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Tobin’s Separation Theorem

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Tobin’s Separation Theorem

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A young widow struggling to get by will most likely need a different portfolio than her single girlfriend on the corporate fast track. But, how should their investments differ? And, how can they best achieve their varying needs for safety, income and capital appreciation?

The old school approach

The old school approach was to design an individual portfolio for each from scratch. This method of individual design for each client has been called the “interior decorator” approach to financial consulting. Investors required a unique “hand tailored” solution constructed on a stock-by-stock basis. The widow might have been advised to meet her needs for income and safety through bonds, convertible bonds, convertible stocks, utilities, REITS, and high yielding blue chip stocks. The corporate fast burner might be counseled to purchase dot.com startups, small cap and tech stocks.

The old school approach left both the widow, and the fast burner with inefficient portfolios. The widow achieved her income goal at the cost of much more risk than she needed to bear. Surprisingly, the fast burner was in the same position. By narrowly investing in risky assets with high correlation to one another, she too failed to maximize her return per unit of risk.

Markowitz’ original paper wasn’t much help. He had assumed an investor with no need for liquidity, and an infinite time horizon that was either 100% in or out of the market. Markowitz’ investor was concerned solely with maximizing his return at a particular level of risk while choosing only from a universe of “risky” investments. In short, this investor didn’t live in the real world with the rest of us.

James Tobin, who considered himself an ivory tower economist, solved this real world problem with an elegant and powerful insight. He realized that investors have a full range of liquidity preferences, and expanded potential investor choices to include low risk assets.

Tobin stated that investors should first determine their appetite for risk. This appetite should be satisfied from the one dominant equity portfolio determined from a Markowitz optimization (the single portfolio on the efficient frontier with the highest return per unit of risk). Then the liquidity and safety needs are satisfied with the local zero risk portfolio. In essence the investor has two buckets and need only choose how to divide his assets between them. So, each investor owns the same equity portfolio, but tempers the liquidity needs and risk-reward profile with different proportions of zero risk assets!

In Tobin’s own words: “You would choose the same portfolio of nonsafe assets regardless of how risk-averse you were. Even if you wanted to change the amount of risk in the portfolio, you'd do it by changing the amount of the safe assets, relative to the nonsafe assets but not by changing the different proportions in which you held the nonsafe assets relative to each other.”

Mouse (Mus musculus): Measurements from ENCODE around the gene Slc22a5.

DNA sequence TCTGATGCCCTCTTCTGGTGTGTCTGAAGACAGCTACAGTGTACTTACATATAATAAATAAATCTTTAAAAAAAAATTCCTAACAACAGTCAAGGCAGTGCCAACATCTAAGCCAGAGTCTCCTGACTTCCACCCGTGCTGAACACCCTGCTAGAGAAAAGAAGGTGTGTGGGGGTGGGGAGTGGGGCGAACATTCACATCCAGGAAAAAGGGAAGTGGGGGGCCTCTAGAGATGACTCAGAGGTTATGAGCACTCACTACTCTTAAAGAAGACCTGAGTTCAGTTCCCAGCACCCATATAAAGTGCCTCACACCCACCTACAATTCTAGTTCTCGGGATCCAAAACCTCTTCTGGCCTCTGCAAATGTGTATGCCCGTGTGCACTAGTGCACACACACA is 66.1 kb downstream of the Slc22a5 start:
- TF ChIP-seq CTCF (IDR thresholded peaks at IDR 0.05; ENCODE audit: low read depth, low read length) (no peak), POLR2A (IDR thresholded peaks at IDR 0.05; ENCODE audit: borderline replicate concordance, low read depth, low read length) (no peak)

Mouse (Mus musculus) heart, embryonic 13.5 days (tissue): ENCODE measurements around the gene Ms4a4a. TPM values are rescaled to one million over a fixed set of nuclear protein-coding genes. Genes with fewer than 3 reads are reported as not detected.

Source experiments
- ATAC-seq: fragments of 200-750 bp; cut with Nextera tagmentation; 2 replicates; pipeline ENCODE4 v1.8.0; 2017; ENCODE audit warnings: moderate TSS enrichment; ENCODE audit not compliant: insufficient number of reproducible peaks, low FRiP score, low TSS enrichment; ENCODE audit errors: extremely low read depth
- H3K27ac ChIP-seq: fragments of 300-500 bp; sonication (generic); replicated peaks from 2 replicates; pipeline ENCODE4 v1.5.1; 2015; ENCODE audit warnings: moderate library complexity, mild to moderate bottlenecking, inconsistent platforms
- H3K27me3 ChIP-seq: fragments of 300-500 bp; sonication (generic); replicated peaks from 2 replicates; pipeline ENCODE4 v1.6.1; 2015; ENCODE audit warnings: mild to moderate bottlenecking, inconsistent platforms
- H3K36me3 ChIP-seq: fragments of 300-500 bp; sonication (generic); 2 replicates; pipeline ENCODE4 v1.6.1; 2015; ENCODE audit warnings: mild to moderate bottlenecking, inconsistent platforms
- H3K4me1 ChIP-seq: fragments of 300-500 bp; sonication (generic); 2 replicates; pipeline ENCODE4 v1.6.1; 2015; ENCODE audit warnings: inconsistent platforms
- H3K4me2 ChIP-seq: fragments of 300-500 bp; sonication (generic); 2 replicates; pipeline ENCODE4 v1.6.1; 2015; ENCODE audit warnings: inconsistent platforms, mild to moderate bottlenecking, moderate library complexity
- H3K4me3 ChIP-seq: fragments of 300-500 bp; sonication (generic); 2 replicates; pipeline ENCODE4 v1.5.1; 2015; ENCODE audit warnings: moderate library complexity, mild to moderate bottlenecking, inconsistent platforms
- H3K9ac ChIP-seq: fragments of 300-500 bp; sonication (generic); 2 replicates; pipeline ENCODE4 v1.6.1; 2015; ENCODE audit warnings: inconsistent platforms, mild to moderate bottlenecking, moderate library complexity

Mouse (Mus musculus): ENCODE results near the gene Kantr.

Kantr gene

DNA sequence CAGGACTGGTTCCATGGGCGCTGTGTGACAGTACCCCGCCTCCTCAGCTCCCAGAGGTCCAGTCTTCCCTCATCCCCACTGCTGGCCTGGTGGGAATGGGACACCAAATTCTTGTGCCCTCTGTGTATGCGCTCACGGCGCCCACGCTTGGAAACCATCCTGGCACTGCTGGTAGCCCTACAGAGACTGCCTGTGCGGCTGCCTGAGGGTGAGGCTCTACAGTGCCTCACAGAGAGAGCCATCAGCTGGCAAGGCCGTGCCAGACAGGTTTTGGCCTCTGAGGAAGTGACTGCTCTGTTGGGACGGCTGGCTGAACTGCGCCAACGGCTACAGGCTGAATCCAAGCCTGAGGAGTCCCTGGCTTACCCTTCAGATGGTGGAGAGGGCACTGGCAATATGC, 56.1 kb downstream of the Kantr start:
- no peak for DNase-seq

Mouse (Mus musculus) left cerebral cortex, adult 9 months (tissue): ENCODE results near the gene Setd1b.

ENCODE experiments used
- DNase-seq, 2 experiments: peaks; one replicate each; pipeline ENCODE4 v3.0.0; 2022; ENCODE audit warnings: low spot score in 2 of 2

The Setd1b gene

What’s in it for you?

By using the “two bucket” approach, each investor can easily tailor her investments at the portfolio level to best meet her needs. Not only did Tobin greatly simplify the portfolio construction process, he increased its efficiency. Now all investors can achieve the maximum return per unit of risk assumed, and the choice set of optimum risk-reward profiles is virtually infinite.

In the event that a 100% equity portfolio fails to satisfy an aggressive investor’s need for risk-return potential, the appropriate solution is to leverage the portfolio, or buy it on margin. We oversimplify here by presuming availability of credit.

A few remaining problems

Tobin’s great advance left unsolved the question of what exactly should be the dominant equity portfolio. The race to determine the “super efficient” portfolio was on. And, we still had the problem of simplifying the math. Modern Portfolio Theory was still so math intensive at this stage that it wasn’t much practical help yet. Markowitz had suggested an approach to math as a footnote in his paper, but left the problem for a student to solve. Fortunately, Bill Sharpe was up to the task. Simplifying the math also led to the solution for the super efficient portfolio. But, that’s a whole ‘nother story.

Epilogue

In 1981 James Tobin was awarded the Nobel Laureate in Economics for his analysis of financial markets and their relations to expenditure decisions, employment, production and prices.

Coming up

Does a company’s dividend indicate anything about the value of the stock? Is there an optimum ratio of stocks, bonds, and bank loans for a company? Should investors prefer companies with high leverage or “strong” balance sheets? Merton Miller and Franco Modigliani proved that everything I thought I had learned about this in college was dead wrong!

References:

James Tobin, “Liquidity Preferences as Behavior Toward Risk”, The Review of Economic Studies, February 1958

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